OUR NEAR DEATH EXPERIENCE/CATASTROPHIC ENGINE FAILURE

The plan was to fly to Northwest Arkansas Saturday morning to attend a Taekwondo tournament, have dinner with our friend Tasha that evening, and then head back to Little Rock on Sunday.
On the trip over, Steve talked about different scenarios if we had an emergency. He discussed how long he could glide without an engine, and as we traveled across the wooded mountains he would point out roads or forest trails that he would aim for if we lost power. If you know Steve, you know that he can get very focused on a particular topic and if he thinks it’s important, he is going to impart that information into your head if you like it or not. The subject of airplane safety is very near and dear to his heart, so I’d heard all of this before. To tell the truth, I really didn’t listen to him very closely. I just nodded my head and said “uh huh” a lot. My eyes were probably slightly glazed over. I did however, look down several times and think about how very isolated much of Arkansas is. We flew for miles without seeing a single road or house, just acres and acres of heavily wooded rugged terrain.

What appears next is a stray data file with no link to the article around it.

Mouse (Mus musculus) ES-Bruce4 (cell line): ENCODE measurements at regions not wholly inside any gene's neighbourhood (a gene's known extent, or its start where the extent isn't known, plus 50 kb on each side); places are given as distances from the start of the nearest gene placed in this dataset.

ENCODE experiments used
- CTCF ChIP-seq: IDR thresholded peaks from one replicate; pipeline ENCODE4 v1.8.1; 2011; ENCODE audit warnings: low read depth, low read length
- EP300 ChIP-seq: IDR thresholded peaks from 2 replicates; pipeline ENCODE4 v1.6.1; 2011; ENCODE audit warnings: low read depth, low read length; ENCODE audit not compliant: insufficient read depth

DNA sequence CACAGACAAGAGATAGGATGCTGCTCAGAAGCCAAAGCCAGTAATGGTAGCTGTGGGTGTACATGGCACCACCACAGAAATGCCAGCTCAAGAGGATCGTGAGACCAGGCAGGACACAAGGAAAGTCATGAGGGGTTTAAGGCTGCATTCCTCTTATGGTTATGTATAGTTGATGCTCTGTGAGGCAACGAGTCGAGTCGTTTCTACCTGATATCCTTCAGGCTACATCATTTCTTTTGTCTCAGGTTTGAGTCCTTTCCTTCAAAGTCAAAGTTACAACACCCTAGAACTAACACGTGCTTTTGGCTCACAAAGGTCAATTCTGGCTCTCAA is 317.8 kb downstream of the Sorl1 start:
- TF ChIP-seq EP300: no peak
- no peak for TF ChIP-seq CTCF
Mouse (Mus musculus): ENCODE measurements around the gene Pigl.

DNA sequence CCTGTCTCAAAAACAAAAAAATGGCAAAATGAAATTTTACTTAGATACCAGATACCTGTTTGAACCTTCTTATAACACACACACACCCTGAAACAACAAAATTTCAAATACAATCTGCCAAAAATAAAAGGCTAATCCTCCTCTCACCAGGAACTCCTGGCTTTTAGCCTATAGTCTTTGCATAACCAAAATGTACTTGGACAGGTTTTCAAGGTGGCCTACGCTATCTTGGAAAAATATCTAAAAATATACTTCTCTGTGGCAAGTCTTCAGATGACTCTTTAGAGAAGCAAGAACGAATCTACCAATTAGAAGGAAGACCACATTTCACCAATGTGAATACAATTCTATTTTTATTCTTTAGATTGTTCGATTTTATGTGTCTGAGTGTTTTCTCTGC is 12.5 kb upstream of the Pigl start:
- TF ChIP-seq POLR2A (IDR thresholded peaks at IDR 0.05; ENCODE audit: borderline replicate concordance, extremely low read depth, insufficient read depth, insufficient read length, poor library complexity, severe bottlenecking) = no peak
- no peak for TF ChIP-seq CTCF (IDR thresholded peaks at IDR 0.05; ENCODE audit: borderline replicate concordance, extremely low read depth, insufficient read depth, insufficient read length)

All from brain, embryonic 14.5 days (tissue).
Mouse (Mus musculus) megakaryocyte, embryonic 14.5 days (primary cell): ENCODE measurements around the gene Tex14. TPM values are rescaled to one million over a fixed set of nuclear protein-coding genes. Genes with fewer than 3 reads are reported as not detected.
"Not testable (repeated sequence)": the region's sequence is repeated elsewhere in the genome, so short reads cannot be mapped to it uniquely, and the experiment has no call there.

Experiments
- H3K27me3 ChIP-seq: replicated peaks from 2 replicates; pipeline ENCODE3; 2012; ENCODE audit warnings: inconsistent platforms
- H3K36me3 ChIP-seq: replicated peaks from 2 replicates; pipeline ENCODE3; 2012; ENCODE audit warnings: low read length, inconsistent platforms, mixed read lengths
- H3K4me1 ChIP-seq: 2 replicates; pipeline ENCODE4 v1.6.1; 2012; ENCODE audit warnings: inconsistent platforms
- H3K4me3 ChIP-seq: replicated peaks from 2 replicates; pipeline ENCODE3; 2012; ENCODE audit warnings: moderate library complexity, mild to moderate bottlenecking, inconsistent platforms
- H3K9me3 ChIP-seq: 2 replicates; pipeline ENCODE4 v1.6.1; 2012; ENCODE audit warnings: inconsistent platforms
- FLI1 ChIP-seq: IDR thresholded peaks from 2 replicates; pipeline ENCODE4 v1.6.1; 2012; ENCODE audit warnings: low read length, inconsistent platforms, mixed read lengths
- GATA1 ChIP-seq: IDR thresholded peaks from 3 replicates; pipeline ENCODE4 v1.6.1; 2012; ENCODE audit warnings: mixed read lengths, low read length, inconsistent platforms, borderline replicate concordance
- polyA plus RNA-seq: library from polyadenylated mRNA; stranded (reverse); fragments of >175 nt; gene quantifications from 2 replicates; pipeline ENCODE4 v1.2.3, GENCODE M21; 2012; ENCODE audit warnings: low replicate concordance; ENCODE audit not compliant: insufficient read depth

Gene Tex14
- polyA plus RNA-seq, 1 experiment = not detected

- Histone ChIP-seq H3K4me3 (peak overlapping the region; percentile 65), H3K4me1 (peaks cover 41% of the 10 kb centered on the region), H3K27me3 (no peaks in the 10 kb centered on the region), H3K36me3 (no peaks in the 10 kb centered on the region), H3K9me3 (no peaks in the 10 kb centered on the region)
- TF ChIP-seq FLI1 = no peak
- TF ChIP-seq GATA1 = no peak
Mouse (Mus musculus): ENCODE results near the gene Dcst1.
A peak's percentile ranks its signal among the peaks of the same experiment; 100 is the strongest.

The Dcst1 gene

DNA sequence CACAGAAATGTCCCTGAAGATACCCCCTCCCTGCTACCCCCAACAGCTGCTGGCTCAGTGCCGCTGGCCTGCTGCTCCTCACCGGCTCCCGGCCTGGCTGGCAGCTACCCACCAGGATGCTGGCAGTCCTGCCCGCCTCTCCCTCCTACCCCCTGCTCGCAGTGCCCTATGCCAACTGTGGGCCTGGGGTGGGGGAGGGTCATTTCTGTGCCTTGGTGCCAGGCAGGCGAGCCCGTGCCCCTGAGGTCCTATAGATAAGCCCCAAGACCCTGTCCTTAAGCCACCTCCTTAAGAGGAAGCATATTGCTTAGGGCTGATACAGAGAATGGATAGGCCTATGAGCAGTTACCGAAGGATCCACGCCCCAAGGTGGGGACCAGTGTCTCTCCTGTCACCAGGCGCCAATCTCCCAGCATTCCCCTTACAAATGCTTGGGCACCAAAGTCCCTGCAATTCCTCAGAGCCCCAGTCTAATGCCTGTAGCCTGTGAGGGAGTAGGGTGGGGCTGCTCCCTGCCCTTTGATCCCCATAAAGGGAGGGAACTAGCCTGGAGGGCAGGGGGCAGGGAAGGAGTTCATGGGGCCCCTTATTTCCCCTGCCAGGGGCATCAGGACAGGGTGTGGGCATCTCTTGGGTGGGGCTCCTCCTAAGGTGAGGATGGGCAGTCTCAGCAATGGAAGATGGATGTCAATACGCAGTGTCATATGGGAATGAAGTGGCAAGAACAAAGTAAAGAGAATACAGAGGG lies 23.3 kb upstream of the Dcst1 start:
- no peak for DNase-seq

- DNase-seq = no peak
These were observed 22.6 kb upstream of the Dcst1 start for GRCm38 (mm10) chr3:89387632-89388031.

Steve has been a pilot for over thirty years, and is very safety conscious. He is meticulous about keeping his plane serviced, and is just as meticulous about keeping his skills honed. I’ve been with him when he has practiced stalls and emergency landings; he has talked me through the process many times. But this subject was one of those things that I filed in my head under It Will Never Happen.
Everything was fine on the trip over. Everything was fine on the trip back. Everything was fine until about ten minutes from home.